ambidexter

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English[edit]

Etymology[edit]

Borrowed from Medieval Latin ambidexter, from Latin ambi- + dexter.

Pronunciation[edit]

Noun[edit]

ambidexter (plural ambidexters)

  1. Someone who is ambidextrous.
  2. (archaic) A lawyer who takes fees from both plaintiff and defendant.
    • 1891, Herman Melville, Billy Budd
      But the thing which in eminent instances signalizes so exceptional a nature is this: though the man's even temper and discreet bearing would seem to intimate a mind peculiarly subject to the law of reason, not the less in his heart he would seem to riot in complete exemption from that law, having apparently little to do with reason further than to employ it as an ambidexter implement for effecting the irrational.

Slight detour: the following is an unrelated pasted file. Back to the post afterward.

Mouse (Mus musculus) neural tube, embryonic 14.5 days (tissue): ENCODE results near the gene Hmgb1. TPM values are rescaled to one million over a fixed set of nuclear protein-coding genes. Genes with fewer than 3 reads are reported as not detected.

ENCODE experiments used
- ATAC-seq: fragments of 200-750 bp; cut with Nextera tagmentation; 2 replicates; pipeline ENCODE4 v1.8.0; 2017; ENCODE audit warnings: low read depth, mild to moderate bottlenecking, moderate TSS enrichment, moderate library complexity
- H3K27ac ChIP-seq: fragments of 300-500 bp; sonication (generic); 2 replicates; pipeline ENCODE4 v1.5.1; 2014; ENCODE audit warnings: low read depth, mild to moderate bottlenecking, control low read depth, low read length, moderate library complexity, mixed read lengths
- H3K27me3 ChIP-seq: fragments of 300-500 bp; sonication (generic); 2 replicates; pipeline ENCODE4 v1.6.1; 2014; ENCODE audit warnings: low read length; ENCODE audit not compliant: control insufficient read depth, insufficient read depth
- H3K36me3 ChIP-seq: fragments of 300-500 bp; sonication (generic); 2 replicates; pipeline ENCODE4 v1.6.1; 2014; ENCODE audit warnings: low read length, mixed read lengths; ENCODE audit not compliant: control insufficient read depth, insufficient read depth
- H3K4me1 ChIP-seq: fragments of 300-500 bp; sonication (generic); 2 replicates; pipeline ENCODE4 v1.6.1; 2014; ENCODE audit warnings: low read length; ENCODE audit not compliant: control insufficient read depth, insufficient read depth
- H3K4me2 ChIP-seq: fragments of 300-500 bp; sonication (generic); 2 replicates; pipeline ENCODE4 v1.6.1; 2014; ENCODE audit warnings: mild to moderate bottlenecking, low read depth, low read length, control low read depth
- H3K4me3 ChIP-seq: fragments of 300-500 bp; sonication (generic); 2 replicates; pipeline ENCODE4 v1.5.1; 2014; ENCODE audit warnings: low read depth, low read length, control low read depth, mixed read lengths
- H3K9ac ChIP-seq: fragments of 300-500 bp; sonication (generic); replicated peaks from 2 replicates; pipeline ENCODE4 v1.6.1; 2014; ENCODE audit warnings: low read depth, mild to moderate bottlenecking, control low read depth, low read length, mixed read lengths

3. (by extension) Someone who is two-faced; a double-dealer.
    • 1621, Democritus Junior [pseudonym; Robert Burton], The Anatomy of Melancholy, Oxford: Printed by Iohn Lichfield and Iames Short, for Henry Cripps, OCLC 216894069:, New York Review of Books, 2001, p.65:
      One takes upon him temperence, holiness […], whenas indeed he, and he, and he, and the rest are hypocrites, ambidexters, outsides, so many turning pictures, a lion on one side, a lamb on the other.

References[edit]

Adjective[edit]

ambidexter (not comparable)

  1. ambidextrous
    (Can we find and add a quotation of Smollett to this entry?)

See also[edit]


Dutch[edit]

Pronunciation[edit]

Noun[edit]

ambidexter (used only predicatively, comparative meer ambidexter, superlative meest ambidexter)

  1. ambidexter